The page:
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FTX Brought Down by SBF’s Double-or-Nothing Philosophy

TASA ID: 22108

“Let’s say there’s a game: 51 percent, you double the Earth out somewhere else; 49 percent, it all disappears. Would you play that game? And would you keep on playing that, double or nothing?”

The vast majority of us would not take the risk of playing that game even once. After all, it seems morally atrocious to take a 49% chance of all of human civilization disappearing, for a 51% chance of doubling the value of our civilization - essentially a coin flip.

7 Mistakes to Avoid in Hiring and Firing During Uncertain Economic Times

TASA ID: 22108

After firing half its workforce, Twitter is already asking many to come back. Indeed, research McKinsey finds that even as recession fears grow, 40% of workers plan to quit their jobs. And a survey from Greenhouse, a New York City-based hiring software provider, finds that 57% of 1,500 employees plan to still be actively looking for a new job even if a recession hits. That’s not surprising, and aligns with the early November jobs report, which finds that U.S. employers added 261,000 jobs in October, higher than the 200,000 predicted by economists.

That might not bode well for many tech companies firing workers. For example, responding to its sharply-falling share price, Meta is laying off 11,000 workers, 13% of its labor force. It’s unlikely that such radical layoffs are a good decision. That’s especially the case since the just-released US labor market report for tech jobs shows continued strength, with tech companies actually adding 20,700 workers in October. That includes remote work: job postings for tech positions that specify remote work continue to rise with a year-to-date rate of 34% compared to 27% in 2021 and 22% in 2020. Clearly, remote work seems here to stay.

So what are the most successful strategies for hiring and retaining talent amid these uncertain economic times, and how can you use these strategies to navigate our increasingly-disrupted environment?

Does Remote Work Contribute to Inflation?

TASA ID: 22108

BlackRock CEO Larry Fink claimed in a recent interview with Fox that “we have to get our employees back in the office.” According to him, doing so would result in “rising productivity that will offset some of the inflationary pressures.”

Fink did not provide any data in the form of statistics, surveys, or studies to support his claims. He simply insisted, without evidence, that in-office work would reduce inflation. So what does the data say?

Archegos: The Questions Nobody Asks

TASA ID: 13992

There has been a lot of press articles on the Archegos blow-up already, but many important questions have still not been asked.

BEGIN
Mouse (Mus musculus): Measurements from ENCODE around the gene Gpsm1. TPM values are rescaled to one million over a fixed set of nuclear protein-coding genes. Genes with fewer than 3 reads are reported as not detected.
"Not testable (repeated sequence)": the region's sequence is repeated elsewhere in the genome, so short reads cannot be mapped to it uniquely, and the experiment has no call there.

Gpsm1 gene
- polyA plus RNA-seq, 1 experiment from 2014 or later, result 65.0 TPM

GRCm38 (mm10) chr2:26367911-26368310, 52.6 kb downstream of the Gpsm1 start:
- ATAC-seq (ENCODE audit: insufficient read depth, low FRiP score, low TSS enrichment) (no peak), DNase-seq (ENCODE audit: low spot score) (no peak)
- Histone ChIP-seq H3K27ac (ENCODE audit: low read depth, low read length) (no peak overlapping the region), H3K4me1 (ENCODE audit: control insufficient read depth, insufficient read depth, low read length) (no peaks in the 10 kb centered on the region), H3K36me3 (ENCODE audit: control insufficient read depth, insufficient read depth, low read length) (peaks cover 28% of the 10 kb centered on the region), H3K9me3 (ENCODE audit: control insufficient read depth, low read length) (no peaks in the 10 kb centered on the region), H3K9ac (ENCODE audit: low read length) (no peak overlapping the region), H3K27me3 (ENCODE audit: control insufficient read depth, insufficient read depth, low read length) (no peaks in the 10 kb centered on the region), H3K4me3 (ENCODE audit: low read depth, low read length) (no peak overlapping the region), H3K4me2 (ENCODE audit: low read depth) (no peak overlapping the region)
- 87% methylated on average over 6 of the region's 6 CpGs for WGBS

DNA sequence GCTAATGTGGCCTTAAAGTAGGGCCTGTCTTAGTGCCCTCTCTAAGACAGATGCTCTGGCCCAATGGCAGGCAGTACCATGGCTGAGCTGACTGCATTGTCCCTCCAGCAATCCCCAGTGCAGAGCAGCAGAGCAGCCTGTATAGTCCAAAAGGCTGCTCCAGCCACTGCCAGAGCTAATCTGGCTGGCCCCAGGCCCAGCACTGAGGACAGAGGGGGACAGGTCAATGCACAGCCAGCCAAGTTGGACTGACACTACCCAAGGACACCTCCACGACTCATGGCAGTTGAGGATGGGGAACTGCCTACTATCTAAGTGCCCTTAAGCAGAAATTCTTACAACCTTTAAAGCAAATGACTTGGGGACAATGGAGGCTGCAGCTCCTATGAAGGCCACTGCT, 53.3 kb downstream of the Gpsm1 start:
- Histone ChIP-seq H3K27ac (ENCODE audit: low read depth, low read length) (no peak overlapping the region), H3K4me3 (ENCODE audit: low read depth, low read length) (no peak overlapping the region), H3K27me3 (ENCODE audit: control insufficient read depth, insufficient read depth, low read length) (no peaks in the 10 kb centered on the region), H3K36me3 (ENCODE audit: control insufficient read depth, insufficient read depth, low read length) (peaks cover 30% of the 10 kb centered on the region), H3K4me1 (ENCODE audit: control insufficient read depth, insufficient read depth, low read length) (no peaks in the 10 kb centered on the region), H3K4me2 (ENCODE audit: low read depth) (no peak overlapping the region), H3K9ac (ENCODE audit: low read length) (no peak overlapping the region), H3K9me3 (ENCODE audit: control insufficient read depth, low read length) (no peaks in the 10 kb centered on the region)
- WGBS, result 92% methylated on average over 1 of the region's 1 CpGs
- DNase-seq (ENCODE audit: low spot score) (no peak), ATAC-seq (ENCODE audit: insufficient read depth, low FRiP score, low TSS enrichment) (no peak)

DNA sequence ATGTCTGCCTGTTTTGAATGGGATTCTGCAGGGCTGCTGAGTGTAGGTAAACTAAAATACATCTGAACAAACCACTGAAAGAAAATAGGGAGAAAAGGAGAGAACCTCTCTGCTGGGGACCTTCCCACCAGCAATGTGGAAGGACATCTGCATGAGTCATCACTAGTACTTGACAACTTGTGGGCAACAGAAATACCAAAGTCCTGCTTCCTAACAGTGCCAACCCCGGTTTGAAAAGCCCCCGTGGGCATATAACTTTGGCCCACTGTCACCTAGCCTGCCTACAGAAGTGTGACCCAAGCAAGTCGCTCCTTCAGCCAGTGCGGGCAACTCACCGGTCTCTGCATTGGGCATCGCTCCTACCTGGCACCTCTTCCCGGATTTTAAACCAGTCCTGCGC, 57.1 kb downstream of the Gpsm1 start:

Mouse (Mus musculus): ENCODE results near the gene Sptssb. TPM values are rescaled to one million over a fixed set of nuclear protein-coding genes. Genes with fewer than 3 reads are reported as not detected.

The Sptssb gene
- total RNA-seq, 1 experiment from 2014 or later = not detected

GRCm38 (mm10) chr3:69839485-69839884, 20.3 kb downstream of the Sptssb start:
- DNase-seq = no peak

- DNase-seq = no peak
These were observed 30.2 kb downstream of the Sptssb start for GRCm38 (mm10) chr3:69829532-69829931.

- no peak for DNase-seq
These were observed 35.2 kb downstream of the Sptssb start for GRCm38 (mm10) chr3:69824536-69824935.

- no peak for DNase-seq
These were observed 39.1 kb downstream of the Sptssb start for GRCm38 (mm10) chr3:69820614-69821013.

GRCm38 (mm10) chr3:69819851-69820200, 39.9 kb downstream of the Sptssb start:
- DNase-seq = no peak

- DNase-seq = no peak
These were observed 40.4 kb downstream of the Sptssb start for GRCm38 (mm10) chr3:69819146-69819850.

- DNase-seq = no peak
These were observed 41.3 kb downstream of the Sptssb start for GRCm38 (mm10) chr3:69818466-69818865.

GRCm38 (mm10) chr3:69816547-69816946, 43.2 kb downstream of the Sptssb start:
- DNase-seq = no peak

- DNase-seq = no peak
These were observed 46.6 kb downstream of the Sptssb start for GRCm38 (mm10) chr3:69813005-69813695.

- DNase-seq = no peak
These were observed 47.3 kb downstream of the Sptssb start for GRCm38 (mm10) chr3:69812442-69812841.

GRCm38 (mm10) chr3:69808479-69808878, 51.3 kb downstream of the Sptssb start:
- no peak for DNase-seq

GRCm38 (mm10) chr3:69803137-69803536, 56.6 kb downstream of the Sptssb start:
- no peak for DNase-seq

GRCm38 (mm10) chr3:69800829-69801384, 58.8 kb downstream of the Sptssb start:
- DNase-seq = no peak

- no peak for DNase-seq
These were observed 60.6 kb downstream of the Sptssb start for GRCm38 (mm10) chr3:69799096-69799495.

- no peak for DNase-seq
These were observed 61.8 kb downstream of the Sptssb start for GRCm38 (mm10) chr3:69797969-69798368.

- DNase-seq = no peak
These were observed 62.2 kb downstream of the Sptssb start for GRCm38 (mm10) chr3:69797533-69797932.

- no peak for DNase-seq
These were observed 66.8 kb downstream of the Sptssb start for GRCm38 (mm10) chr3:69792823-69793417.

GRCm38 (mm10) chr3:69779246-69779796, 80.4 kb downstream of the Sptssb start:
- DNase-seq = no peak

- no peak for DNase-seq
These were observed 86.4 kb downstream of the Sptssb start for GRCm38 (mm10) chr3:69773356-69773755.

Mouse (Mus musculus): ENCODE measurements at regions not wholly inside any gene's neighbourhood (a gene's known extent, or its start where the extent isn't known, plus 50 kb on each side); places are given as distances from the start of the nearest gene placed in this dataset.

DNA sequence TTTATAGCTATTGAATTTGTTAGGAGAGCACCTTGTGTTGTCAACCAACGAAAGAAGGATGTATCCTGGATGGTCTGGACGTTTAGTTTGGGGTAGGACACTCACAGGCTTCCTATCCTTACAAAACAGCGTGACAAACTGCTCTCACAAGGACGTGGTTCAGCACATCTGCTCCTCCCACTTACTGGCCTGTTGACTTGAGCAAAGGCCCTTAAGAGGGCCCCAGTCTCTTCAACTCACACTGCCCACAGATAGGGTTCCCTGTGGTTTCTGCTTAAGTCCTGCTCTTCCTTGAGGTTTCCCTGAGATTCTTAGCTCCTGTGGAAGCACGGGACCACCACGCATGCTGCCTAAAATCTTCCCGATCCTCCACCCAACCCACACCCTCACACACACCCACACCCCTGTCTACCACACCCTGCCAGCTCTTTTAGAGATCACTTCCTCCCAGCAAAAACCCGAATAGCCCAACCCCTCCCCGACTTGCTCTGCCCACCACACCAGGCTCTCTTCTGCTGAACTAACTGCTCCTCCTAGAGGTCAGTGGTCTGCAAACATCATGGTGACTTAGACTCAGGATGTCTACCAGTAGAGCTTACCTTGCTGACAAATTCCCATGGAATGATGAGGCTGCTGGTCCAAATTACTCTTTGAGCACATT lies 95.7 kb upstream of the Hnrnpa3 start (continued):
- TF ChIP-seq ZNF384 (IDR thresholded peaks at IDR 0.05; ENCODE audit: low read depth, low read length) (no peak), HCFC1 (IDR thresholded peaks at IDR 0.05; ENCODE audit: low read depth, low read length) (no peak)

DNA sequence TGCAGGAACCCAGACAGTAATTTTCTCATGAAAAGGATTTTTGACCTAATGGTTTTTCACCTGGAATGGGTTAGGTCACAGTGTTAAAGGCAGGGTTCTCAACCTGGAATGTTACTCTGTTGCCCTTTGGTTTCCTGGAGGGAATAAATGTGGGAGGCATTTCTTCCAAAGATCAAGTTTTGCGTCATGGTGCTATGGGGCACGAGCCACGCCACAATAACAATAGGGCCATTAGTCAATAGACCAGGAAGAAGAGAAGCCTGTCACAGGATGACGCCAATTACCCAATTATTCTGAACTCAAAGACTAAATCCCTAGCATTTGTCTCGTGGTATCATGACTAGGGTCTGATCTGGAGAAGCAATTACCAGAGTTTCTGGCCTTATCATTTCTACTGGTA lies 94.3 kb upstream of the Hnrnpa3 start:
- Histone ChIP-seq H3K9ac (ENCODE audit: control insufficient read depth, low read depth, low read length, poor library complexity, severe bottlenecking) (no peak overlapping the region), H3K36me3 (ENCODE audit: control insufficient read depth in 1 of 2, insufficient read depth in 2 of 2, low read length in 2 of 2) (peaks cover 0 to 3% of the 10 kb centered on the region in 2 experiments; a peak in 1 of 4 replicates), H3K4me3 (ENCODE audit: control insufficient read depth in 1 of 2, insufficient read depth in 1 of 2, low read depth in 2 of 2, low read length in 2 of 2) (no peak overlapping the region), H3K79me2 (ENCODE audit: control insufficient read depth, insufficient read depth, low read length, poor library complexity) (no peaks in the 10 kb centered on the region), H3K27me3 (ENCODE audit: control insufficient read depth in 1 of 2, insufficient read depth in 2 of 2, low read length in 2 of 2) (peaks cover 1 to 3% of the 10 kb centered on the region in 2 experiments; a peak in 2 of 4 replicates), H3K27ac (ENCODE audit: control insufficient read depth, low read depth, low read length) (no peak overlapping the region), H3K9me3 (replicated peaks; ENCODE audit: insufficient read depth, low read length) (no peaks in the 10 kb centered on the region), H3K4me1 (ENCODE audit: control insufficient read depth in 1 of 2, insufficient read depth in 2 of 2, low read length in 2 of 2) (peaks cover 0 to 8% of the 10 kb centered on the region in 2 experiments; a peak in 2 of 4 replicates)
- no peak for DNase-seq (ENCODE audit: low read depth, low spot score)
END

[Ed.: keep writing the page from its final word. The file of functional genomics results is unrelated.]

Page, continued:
The Factual Background

Archegos Capital Management is a family office, which manages the money of Sung Kook "Bill" Hwang since 2013. Hwang is a "Tiger Cub", a former PM/Analyst from famous Tiger Management. Hwang was managing $500m of his own money, which he earned through his role as a portfolio manager in the previous decade.

Hwang started as a stock Salesman in early 90's at Hyundai Securities. After a legal battle which started in 2009, Hwang and his firm Tiger Asia Management pleaded guilty in 2012 to insider trading & stock manipulation charges. They settled $44m with the SEC and HKD 45m with the HK Securities and Futures Commission.

Archegos is actually the new name of his old company Tiger Asia Management. The firm is based in New York, since Hwang was banned from trading in Hong-Kong in 2014, as well as other Asian markets in which he specialized.

Archegos held large concentrated bets in a few companies, notably ViacomCBS, Discovery, Baidu, Tencent and Vipshop.

Besides his own stock positions (already large), he also held stocks synthetically through swaps at prime brokers.

The primes didn't know of the extent of his other prime relations and how large the positions were. The overall position was not $10bn, but more than $50bn - rumored to reach $100 bn.

The list of affected primes is increasing. Only JP and Deutsche seem to have escaped that wreckage. JP, because they refused to offer services to Archegos, and Deutsche, because they were quick to offload positions.

10 Ways Restaurants Can Survive and Thrive through the Pandemic

TASA ID: 2534

The restaurant industry is not dead.  It just became a temporary tragic victim within a global traumatic condition that threatens its very survival.

There is a difference.

There will be many restaurants that will end up closing permanently due to how they handle the overwhelming challenges now facing them and the industry.  However, there will also ultimately be survivors and some of those survivors will once again thrive as vibrant hospitality operations. They will find a ways to navigate these crippling conditions and make their way back to dry land where they can begin to securely build up their businesses again.

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